Craig Hansen is the program director for Metropolitan State’s MS in Technical Communication program. He has a BA in political science, an MA in English and a PhD in English with a focus on technical communication. Craig has been a professor at Metropolitan State since 1993, is an accomplished musician and has published three novels.
What led you to enter the field of technical communication?
It was kind of a natural fit for me. I was a doctoral student in medieval studies and helping run one of the University of Minnesota’s first personal computer labs. I was attracted away from my studies to enter the computer industry, where I started as a technical writer and ended up as a senior product manager. I then went back to school in a different doctorate program to combine my technical and liberal arts backgrounds by studying technical communication.
What do you see as the most important thing to remember about technical communication?
Technical communication is a skill set, not a job title. We have a spectrum of successful students, from those who are more oriented toward writing and editing to those who are quite technical. It’s an interesting career area, and well paid, for those who can combine writing, design and technology skills.
Which industries have the biggest demand for technical communicators?
Any business, nonprofit organization, state agency or other organization that needs to convey specialized information to a wide range of audiences needs technical communicators. Locally, the many medical companies and other technology firms employ many professionals in technical communication but our alumni work in many different kinds of settings, from educational institutions, to small businesses, to technology start ups, to huge multinational corporations. Hardly anyone is called a technical communicator in the workplace; it’s a skill set that is applicable to quite a range of careers.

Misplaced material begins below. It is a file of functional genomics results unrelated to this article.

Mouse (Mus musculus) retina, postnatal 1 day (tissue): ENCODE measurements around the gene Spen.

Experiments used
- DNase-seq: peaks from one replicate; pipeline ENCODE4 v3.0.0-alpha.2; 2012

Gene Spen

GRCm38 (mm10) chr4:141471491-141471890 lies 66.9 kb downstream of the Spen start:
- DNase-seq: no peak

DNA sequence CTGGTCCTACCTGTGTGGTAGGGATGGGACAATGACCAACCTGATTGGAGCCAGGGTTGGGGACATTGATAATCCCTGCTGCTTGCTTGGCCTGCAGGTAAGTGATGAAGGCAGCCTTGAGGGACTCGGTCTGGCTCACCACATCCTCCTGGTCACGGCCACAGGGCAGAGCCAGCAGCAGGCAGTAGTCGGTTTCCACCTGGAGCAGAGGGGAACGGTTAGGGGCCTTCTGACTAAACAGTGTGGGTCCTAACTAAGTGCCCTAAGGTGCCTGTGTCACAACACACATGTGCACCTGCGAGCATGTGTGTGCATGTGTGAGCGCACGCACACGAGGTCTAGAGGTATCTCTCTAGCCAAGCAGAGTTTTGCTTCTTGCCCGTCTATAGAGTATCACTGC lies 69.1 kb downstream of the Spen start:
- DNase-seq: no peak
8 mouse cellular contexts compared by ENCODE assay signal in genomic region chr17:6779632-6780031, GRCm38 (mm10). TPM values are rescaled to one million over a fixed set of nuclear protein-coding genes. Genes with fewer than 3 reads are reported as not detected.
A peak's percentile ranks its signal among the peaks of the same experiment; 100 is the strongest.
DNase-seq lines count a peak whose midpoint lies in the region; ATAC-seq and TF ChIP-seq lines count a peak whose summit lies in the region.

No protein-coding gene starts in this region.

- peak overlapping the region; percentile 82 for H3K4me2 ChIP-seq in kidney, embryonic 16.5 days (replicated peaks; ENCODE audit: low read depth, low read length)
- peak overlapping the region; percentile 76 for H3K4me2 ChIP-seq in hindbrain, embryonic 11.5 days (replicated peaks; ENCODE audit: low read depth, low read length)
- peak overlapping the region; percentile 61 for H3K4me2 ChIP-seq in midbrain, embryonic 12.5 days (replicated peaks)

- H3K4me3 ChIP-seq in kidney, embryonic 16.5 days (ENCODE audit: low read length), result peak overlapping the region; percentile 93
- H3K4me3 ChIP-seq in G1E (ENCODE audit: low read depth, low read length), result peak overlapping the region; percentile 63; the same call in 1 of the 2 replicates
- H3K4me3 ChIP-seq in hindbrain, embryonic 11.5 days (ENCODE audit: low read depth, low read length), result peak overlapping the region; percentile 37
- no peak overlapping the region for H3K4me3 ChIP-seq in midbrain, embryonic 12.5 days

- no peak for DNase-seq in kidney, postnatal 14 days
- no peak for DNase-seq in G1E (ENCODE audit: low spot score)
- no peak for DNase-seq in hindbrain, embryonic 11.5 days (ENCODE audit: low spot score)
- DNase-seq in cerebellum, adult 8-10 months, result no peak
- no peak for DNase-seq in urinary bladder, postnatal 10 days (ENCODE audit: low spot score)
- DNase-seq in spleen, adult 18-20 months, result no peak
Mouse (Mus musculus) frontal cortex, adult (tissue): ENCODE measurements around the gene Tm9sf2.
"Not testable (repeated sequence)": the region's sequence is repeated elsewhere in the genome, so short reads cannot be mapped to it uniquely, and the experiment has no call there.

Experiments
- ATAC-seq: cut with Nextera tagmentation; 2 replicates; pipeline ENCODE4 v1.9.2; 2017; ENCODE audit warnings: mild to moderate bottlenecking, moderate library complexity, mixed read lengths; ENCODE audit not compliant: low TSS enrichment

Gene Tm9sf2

How is the field of technical communication evolving with new technologies?
It’s a field that is always evolving and has changed a great deal in the time I’ve been part of it. We’ve seen a shift from a hierarchical transfer of information to one that is widely dispersed and has an almost limitless number of contributors. Conveying reliable, and sometimes persuasive, information in that environment is challenging, so social media, user experience, web content development and even gamification are now important in our field. This unprecedented choice of media is baffling to many organizations. For us, it is opportunity.
What traits are most helpful for students to have in a technical communication program?
The students and professionals who thrive in our field combine a liberal arts perspective with a keen interest in communication technology. They like solving communication problems and tend to be well organized self starters. Most technical communication projects in the workplace are long term undertakings that require good time organization. It’s also a field for lifelong learners, as technology and other factors continue to change.
Can you recommend resources for more information?
Other than meeting with technical communication faculty, people with an interest in technical communication could certainly check out the various professional associations, particularly the Society for Technical Communication. This society has a large, active Twin Cities chapter, and the international organization has a number of informative publications.